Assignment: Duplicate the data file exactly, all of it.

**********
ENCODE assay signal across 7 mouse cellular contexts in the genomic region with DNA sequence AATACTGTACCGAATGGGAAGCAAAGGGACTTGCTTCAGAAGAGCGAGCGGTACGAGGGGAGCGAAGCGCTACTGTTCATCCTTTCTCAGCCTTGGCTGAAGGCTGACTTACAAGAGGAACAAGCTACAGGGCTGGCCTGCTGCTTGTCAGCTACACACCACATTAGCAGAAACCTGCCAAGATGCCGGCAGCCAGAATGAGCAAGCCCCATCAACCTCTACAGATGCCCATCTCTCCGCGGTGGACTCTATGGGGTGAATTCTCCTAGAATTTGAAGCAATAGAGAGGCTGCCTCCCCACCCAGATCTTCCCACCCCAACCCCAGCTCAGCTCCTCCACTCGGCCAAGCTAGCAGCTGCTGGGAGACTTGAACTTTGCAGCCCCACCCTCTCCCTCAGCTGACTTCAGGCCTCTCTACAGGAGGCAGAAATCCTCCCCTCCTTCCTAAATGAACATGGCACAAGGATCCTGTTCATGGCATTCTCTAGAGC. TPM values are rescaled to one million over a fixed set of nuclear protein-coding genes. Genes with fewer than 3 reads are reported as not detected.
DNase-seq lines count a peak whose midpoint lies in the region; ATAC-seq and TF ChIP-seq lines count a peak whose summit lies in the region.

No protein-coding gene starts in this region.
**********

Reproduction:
ENCODE assay signal across 7 mouse cellular contexts in the genomic region with DNA sequence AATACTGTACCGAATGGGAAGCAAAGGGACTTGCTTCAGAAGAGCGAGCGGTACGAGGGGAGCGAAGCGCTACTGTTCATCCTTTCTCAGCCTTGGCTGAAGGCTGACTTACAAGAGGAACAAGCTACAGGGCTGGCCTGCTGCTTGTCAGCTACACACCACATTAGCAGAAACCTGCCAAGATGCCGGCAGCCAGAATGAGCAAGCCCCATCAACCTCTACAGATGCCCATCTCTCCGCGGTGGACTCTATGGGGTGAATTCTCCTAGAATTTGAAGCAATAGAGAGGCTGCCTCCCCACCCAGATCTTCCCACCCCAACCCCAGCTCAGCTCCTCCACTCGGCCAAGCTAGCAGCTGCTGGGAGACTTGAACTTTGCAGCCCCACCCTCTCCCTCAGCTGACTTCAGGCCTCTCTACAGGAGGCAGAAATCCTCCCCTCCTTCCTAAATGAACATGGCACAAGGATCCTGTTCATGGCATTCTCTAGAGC. TPM values are rescaled to one million over a fixed set of nuclear protein-coding genes. Genes with fewer than 3 reads are reported as not detected.
DNase-seq lines count a peak whose midpoint lies in the region; ATAC-seq and TF ChIP-seq lines count a peak whose summit lies in the region.

No protein-coding gene starts in this region.